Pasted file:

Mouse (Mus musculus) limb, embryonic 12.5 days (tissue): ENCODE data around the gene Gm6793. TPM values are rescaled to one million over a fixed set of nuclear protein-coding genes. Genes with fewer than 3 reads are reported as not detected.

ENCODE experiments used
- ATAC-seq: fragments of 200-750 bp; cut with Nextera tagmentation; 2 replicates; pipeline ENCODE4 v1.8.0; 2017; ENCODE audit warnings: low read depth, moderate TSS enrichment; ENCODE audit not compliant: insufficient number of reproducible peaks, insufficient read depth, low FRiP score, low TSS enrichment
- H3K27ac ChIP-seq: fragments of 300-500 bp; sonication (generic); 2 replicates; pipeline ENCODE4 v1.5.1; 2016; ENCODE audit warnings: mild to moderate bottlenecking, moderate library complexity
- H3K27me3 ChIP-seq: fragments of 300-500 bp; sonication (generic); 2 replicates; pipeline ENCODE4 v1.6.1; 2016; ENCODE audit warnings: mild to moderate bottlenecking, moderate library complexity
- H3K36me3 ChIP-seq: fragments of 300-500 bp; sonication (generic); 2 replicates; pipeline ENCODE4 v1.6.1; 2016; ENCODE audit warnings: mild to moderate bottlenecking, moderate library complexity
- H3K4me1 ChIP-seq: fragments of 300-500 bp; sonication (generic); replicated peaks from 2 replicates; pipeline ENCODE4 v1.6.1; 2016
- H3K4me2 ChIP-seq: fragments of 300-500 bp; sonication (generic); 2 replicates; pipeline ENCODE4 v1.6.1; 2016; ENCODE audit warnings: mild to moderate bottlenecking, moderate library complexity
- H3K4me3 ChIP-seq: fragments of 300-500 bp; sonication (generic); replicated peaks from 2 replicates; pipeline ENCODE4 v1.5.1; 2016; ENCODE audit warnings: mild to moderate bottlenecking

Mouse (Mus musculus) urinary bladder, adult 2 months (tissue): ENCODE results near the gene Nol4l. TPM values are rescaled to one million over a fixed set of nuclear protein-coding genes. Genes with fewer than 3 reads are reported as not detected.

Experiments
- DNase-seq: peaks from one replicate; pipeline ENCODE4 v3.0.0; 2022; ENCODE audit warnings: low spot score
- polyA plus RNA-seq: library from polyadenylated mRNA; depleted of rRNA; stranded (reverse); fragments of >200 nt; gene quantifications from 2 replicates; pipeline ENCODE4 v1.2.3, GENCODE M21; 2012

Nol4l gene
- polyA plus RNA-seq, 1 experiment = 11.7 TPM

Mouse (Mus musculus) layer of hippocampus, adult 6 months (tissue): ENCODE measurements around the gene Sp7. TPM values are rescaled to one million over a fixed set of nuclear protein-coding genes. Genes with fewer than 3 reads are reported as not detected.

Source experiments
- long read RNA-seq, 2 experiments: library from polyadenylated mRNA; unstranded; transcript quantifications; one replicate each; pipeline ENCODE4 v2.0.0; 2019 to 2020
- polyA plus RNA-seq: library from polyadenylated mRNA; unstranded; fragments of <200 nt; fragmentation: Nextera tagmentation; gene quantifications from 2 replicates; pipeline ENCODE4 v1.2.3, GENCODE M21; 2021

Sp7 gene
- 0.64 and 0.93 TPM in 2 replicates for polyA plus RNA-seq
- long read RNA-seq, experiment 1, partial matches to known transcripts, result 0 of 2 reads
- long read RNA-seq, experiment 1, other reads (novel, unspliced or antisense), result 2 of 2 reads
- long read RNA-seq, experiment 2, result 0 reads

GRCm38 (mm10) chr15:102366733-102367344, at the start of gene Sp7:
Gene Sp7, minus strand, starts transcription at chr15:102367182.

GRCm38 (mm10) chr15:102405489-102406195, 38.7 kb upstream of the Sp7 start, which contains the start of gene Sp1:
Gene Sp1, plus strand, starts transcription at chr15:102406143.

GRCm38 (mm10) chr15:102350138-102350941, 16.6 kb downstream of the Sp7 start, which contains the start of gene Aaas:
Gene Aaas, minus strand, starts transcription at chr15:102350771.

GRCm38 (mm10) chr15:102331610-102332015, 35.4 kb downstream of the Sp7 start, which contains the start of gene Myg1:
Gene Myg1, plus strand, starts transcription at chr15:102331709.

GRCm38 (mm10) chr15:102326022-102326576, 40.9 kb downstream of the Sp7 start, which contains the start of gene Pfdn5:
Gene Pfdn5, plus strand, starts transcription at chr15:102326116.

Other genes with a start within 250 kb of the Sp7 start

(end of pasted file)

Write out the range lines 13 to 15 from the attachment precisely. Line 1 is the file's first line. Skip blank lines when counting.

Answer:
- polyA plus RNA-seq: library from polyadenylated mRNA; depleted of rRNA; stranded (reverse); fragments of >200 nt; gene quantifications from 2 replicates; pipeline ENCODE4 v1.2.3, GENCODE M21; 2012

Nol4l gene
- polyA plus RNA-seq, 1 experiment = 11.7 TPM